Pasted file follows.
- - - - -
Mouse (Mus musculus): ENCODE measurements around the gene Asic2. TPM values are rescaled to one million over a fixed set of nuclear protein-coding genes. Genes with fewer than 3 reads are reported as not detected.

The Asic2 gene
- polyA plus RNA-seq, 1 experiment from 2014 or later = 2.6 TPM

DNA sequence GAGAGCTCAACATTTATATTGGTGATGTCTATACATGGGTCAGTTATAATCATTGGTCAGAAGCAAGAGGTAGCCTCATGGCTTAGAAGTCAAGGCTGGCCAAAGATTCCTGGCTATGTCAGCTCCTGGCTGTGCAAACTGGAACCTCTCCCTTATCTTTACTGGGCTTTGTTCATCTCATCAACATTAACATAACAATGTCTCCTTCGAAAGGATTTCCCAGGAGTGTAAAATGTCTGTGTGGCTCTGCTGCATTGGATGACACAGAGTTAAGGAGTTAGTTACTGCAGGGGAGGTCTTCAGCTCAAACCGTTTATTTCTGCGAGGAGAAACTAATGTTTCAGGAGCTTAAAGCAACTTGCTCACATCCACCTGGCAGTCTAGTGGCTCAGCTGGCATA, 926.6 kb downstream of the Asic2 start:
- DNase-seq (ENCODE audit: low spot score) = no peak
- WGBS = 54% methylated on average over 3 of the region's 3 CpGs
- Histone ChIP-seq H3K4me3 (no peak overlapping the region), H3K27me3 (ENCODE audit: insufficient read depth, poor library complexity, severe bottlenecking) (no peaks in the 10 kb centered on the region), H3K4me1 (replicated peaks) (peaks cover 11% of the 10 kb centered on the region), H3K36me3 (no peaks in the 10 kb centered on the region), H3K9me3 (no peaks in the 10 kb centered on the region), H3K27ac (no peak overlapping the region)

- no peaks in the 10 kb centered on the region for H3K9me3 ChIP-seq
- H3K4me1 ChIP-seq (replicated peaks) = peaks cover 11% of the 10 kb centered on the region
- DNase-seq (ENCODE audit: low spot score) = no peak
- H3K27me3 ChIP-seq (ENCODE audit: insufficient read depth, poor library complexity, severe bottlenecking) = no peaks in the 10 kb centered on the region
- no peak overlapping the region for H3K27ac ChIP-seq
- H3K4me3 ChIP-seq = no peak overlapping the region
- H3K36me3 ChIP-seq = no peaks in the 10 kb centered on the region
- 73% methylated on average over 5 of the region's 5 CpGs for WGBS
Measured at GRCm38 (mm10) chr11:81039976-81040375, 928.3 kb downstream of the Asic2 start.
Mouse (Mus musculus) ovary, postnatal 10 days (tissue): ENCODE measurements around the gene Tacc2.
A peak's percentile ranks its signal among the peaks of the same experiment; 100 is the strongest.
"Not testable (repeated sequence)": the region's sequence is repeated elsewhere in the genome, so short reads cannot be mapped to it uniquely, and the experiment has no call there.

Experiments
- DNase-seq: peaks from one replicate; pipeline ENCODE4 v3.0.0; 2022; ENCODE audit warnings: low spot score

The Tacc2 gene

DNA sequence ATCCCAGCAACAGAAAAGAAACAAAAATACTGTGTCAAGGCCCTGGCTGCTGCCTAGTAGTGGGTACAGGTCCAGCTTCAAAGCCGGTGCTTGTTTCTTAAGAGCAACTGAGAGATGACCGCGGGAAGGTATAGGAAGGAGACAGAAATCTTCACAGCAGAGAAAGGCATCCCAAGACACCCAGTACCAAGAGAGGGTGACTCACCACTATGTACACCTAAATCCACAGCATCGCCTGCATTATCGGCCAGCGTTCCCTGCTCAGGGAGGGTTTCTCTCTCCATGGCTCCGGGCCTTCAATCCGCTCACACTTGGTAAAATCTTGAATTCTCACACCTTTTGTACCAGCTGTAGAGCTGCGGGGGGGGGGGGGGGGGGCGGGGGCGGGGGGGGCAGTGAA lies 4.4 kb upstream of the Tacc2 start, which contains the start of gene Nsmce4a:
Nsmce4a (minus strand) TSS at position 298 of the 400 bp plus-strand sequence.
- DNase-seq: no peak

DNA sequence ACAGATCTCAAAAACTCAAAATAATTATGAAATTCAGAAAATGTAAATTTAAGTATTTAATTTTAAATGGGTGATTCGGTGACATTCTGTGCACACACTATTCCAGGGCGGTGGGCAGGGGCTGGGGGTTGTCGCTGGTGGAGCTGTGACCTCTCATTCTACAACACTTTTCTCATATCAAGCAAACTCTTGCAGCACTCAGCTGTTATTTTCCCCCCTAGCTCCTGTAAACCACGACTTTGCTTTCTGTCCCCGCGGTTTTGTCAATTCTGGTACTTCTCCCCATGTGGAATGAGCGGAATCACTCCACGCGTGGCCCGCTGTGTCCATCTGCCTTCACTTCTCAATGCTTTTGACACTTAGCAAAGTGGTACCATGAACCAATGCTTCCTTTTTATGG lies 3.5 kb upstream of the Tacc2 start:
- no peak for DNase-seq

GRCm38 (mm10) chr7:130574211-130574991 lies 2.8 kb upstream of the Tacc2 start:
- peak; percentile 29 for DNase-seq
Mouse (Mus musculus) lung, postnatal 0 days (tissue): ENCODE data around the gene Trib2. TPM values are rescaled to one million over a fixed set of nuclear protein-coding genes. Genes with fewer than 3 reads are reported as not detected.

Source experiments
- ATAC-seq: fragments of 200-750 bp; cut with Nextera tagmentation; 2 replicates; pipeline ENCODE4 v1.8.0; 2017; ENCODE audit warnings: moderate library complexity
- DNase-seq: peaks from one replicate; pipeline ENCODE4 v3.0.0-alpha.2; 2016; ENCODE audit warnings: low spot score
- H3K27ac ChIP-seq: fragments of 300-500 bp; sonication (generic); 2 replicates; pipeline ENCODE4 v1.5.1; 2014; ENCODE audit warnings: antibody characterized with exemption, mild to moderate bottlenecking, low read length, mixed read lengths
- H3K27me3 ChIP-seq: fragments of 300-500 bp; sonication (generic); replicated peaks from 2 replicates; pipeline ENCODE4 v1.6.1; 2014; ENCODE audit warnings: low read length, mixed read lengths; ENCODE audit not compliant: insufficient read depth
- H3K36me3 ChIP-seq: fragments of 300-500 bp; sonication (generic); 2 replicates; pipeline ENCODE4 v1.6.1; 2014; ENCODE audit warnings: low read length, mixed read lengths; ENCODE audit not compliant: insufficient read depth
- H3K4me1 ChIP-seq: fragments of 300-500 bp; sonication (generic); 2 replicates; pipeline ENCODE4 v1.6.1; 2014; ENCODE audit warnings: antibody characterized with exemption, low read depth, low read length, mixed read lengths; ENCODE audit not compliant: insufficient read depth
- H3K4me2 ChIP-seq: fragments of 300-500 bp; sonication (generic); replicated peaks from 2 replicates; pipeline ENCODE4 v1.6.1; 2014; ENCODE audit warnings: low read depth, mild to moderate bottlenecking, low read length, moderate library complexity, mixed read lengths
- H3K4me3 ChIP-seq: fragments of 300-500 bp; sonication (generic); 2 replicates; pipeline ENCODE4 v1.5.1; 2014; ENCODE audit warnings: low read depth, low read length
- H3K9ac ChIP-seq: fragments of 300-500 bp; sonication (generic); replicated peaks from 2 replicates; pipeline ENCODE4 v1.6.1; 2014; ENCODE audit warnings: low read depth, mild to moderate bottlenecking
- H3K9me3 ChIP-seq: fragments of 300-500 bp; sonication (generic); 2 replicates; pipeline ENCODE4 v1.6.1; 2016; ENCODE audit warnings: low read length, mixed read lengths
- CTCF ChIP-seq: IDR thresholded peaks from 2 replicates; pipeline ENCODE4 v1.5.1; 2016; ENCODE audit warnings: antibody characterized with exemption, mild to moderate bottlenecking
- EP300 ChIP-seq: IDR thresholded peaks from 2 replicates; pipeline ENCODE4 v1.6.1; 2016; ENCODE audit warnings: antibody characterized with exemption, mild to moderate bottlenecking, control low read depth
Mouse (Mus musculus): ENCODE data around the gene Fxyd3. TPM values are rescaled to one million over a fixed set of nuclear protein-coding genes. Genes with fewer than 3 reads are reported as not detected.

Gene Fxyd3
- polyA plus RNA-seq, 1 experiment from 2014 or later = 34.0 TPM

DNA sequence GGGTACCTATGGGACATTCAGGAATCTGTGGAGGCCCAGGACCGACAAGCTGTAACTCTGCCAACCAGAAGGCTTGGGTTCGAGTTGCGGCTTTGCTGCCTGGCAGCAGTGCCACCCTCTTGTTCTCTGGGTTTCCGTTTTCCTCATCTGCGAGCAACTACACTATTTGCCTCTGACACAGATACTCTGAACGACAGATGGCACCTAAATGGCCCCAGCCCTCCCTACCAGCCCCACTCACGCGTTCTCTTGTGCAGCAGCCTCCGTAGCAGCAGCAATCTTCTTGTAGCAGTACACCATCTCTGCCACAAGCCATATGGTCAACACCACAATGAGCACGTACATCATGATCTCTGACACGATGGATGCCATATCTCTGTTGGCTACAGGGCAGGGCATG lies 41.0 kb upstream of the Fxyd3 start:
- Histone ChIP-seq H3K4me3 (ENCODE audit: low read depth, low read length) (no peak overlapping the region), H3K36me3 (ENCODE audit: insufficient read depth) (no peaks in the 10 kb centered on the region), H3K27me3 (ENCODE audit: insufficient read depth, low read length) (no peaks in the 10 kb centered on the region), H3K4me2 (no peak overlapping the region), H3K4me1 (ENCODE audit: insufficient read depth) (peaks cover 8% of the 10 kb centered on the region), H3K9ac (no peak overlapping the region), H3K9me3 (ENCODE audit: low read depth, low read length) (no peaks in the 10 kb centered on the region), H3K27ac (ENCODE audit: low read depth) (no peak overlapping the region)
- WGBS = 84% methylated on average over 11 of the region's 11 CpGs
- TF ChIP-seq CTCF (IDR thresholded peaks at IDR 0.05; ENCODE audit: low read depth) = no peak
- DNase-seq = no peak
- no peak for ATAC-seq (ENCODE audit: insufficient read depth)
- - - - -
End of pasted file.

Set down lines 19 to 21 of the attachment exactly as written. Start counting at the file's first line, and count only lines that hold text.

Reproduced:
"Not testable (repeated sequence)": the region's sequence is repeated elsewhere in the genome, so short reads cannot be mapped to it uniquely, and the experiment has no call there.

Experiments
- DNase-seq: peaks from one replicate; pipeline ENCODE4 v3.0.0; 2022; ENCODE audit warnings: low spot score